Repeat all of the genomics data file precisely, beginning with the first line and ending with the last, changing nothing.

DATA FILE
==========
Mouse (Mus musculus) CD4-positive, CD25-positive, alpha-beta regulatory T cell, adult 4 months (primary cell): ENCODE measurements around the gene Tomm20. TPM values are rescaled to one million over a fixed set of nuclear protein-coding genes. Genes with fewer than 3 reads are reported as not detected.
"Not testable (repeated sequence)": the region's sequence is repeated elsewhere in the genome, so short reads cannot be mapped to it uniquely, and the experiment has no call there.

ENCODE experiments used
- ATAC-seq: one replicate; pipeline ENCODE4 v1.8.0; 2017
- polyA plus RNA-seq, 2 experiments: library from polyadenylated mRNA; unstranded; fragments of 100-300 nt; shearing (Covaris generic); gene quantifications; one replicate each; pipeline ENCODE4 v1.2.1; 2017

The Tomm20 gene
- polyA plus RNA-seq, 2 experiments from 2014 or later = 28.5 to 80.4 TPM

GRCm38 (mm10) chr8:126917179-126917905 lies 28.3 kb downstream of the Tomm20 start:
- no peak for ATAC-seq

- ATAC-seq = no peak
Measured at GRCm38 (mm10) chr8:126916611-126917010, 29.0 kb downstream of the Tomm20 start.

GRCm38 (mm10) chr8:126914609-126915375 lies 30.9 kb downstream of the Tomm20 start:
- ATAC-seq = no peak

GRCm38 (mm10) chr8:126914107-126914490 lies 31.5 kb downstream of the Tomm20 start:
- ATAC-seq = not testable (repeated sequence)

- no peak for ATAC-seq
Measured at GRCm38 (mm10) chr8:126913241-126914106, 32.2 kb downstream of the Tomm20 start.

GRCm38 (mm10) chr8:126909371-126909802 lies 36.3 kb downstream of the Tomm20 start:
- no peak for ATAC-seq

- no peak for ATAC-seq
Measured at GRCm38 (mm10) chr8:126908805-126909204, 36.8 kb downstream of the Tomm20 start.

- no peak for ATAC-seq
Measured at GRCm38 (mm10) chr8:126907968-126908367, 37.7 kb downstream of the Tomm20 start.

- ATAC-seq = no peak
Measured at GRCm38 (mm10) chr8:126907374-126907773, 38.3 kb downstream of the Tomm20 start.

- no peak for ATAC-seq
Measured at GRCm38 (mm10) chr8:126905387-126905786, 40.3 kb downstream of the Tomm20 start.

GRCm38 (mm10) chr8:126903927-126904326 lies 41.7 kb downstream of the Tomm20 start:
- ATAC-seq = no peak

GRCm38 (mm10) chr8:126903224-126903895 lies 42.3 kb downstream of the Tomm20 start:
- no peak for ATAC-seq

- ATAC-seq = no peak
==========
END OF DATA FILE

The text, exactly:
Mouse (Mus musculus) CD4-positive, CD25-positive, alpha-beta regulatory T cell, adult 4 months (primary cell): ENCODE measurements around the gene Tomm20. TPM values are rescaled to one million over a fixed set of nuclear protein-coding genes. Genes with fewer than 3 reads are reported as not detected.
"Not testable (repeated sequence)": the region's sequence is repeated elsewhere in the genome, so short reads cannot be mapped to it uniquely, and the experiment has no call there.

ENCODE experiments used
- ATAC-seq: one replicate; pipeline ENCODE4 v1.8.0; 2017
- polyA plus RNA-seq, 2 experiments: library from polyadenylated mRNA; unstranded; fragments of 100-300 nt; shearing (Covaris generic); gene quantifications; one replicate each; pipeline ENCODE4 v1.2.1; 2017

The Tomm20 gene
- polyA plus RNA-seq, 2 experiments from 2014 or later = 28.5 to 80.4 TPM

GRCm38 (mm10) chr8:126917179-126917905 lies 28.3 kb downstream of the Tomm20 start:
- no peak for ATAC-seq

- ATAC-seq = no peak
Measured at GRCm38 (mm10) chr8:126916611-126917010, 29.0 kb downstream of the Tomm20 start.

GRCm38 (mm10) chr8:126914609-126915375 lies 30.9 kb downstream of the Tomm20 start:
- ATAC-seq = no peak

GRCm38 (mm10) chr8:126914107-126914490 lies 31.5 kb downstream of the Tomm20 start:
- ATAC-seq = not testable (repeated sequence)

- no peak for ATAC-seq
Measured at GRCm38 (mm10) chr8:126913241-126914106, 32.2 kb downstream of the Tomm20 start.

GRCm38 (mm10) chr8:126909371-126909802 lies 36.3 kb downstream of the Tomm20 start:
- no peak for ATAC-seq

- no peak for ATAC-seq
Measured at GRCm38 (mm10) chr8:126908805-126909204, 36.8 kb downstream of the Tomm20 start.

- no peak for ATAC-seq
Measured at GRCm38 (mm10) chr8:126907968-126908367, 37.7 kb downstream of the Tomm20 start.

- ATAC-seq = no peak
Measured at GRCm38 (mm10) chr8:126907374-126907773, 38.3 kb downstream of the Tomm20 start.

- no peak for ATAC-seq
Measured at GRCm38 (mm10) chr8:126905387-126905786, 40.3 kb downstream of the Tomm20 start.

GRCm38 (mm10) chr8:126903927-126904326 lies 41.7 kb downstream of the Tomm20 start:
- ATAC-seq = no peak

GRCm38 (mm10) chr8:126903224-126903895 lies 42.3 kb downstream of the Tomm20 start:
- no peak for ATAC-seq

- ATAC-seq = no peak